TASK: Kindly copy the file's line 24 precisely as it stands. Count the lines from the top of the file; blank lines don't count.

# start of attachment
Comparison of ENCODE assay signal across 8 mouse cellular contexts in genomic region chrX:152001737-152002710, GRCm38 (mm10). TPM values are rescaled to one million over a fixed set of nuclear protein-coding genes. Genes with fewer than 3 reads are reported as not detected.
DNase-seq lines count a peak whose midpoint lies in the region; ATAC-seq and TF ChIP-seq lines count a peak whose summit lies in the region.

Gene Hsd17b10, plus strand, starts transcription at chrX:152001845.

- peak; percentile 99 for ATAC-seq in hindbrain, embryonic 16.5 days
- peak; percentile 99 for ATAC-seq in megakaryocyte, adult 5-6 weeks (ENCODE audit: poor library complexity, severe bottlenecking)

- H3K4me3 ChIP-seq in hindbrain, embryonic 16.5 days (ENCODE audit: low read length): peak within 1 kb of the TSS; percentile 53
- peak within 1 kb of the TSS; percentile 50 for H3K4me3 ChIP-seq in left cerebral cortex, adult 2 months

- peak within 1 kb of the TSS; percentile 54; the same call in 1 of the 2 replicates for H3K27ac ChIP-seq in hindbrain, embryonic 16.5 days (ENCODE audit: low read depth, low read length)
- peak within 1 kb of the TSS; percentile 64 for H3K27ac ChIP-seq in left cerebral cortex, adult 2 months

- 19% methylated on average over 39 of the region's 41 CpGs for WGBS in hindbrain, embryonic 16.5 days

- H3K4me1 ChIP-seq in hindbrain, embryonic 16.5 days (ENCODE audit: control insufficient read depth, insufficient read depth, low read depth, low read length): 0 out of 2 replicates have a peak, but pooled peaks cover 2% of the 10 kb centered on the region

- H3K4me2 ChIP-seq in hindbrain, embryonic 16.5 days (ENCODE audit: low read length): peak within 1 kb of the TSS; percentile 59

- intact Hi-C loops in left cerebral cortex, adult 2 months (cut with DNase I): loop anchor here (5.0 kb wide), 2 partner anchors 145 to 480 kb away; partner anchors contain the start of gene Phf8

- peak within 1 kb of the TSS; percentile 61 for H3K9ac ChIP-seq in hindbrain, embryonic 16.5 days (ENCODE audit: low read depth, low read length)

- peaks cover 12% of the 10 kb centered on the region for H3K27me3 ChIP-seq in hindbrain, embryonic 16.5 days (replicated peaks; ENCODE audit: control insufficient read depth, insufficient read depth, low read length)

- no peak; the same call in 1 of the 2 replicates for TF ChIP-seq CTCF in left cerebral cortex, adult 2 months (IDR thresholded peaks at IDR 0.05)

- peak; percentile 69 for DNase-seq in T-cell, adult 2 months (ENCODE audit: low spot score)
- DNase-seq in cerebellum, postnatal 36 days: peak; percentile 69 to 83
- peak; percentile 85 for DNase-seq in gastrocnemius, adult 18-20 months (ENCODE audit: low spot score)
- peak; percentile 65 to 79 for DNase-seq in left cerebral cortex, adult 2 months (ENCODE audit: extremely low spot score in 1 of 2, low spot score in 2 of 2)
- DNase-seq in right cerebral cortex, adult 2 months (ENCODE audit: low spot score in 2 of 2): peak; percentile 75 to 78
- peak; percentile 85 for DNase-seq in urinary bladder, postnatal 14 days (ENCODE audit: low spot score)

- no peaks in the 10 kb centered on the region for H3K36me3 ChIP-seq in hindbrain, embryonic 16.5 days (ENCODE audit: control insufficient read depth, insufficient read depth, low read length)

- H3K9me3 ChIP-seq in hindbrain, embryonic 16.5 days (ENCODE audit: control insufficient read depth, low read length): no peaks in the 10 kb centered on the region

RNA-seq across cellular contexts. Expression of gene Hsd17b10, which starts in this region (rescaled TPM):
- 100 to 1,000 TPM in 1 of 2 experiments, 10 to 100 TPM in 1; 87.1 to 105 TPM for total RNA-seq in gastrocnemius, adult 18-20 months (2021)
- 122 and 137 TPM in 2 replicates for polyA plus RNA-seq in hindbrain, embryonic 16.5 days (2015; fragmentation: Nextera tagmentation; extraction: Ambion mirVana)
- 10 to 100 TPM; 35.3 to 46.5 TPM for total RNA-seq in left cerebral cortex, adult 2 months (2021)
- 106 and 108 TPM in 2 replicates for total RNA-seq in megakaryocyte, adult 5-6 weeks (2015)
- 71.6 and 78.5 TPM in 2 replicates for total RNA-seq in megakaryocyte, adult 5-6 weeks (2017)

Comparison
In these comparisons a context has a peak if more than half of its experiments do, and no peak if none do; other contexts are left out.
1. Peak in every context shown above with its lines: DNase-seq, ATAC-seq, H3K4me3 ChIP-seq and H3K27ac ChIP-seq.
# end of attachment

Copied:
- H3K9me3 ChIP-seq in hindbrain, embryonic 16.5 days (ENCODE audit: control insufficient read depth, low read length): no peaks in the 10 kb centered on the region